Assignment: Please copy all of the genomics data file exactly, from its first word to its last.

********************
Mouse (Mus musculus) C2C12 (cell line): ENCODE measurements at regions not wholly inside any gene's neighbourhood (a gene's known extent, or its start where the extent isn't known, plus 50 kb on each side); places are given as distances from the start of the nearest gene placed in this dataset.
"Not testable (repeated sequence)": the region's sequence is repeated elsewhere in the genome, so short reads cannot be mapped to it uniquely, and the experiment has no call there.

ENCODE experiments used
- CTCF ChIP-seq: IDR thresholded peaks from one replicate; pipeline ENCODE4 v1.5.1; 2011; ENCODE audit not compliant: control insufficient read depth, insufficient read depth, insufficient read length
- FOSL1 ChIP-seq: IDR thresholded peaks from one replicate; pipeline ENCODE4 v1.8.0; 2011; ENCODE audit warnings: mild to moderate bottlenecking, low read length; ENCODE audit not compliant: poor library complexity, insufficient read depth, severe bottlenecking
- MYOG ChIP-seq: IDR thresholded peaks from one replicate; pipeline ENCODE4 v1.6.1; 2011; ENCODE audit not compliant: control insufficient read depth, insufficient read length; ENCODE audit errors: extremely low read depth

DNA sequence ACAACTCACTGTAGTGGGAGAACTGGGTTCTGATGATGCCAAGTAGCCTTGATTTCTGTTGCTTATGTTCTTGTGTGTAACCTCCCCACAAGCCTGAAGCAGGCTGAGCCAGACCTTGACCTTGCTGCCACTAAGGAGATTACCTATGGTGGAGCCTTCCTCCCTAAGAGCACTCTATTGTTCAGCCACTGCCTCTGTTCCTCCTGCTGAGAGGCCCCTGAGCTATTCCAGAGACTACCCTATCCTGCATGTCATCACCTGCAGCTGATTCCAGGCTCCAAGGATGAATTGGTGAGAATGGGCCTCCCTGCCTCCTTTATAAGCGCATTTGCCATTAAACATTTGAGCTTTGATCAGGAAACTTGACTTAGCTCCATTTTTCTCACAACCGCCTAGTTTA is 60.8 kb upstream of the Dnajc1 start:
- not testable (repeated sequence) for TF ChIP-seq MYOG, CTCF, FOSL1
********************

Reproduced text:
Mouse (Mus musculus) C2C12 (cell line): ENCODE measurements at regions not wholly inside any gene's neighbourhood (a gene's known extent, or its start where the extent isn't known, plus 50 kb on each side); places are given as distances from the start of the nearest gene placed in this dataset.
"Not testable (repeated sequence)": the region's sequence is repeated elsewhere in the genome, so short reads cannot be mapped to it uniquely, and the experiment has no call there.

ENCODE experiments used
- CTCF ChIP-seq: IDR thresholded peaks from one replicate; pipeline ENCODE4 v1.5.1; 2011; ENCODE audit not compliant: control insufficient read depth, insufficient read depth, insufficient read length
- FOSL1 ChIP-seq: IDR thresholded peaks from one replicate; pipeline ENCODE4 v1.8.0; 2011; ENCODE audit warnings: mild to moderate bottlenecking, low read length; ENCODE audit not compliant: poor library complexity, insufficient read depth, severe bottlenecking
- MYOG ChIP-seq: IDR thresholded peaks from one replicate; pipeline ENCODE4 v1.6.1; 2011; ENCODE audit not compliant: control insufficient read depth, insufficient read length; ENCODE audit errors: extremely low read depth

DNA sequence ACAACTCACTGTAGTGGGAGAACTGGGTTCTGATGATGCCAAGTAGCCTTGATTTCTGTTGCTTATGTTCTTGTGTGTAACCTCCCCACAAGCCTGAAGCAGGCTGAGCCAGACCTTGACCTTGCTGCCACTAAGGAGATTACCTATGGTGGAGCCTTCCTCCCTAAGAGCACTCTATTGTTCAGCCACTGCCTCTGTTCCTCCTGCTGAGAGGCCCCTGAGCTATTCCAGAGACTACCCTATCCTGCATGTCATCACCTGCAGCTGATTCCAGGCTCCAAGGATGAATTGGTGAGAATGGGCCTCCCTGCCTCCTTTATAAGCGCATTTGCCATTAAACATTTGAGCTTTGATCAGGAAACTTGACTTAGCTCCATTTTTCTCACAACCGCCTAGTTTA is 60.8 kb upstream of the Dnajc1 start:
- not testable (repeated sequence) for TF ChIP-seq MYOG, CTCF, FOSL1